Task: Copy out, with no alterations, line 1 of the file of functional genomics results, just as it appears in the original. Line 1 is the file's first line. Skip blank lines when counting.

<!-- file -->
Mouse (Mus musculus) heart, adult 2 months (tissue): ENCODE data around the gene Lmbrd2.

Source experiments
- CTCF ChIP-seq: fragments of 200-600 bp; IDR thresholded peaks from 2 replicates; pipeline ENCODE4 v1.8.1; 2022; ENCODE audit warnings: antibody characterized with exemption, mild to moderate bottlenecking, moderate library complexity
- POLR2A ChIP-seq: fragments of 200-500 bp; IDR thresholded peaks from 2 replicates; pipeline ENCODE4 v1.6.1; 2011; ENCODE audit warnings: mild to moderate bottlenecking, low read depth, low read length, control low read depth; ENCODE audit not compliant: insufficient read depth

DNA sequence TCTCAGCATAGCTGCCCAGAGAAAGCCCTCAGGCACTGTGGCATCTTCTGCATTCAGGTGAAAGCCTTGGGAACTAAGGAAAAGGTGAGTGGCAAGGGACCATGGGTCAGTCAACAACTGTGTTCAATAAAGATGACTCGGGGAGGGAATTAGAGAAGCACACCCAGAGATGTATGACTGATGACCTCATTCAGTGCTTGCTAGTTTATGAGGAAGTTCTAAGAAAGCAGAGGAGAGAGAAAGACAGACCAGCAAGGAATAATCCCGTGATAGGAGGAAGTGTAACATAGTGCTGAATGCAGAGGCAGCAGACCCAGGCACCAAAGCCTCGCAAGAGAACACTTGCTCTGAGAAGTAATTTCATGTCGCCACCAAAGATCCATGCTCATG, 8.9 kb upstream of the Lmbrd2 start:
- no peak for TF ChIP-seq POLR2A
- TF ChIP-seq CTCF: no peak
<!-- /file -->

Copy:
Mouse (Mus musculus) heart, adult 2 months (tissue): ENCODE data around the gene Lmbrd2.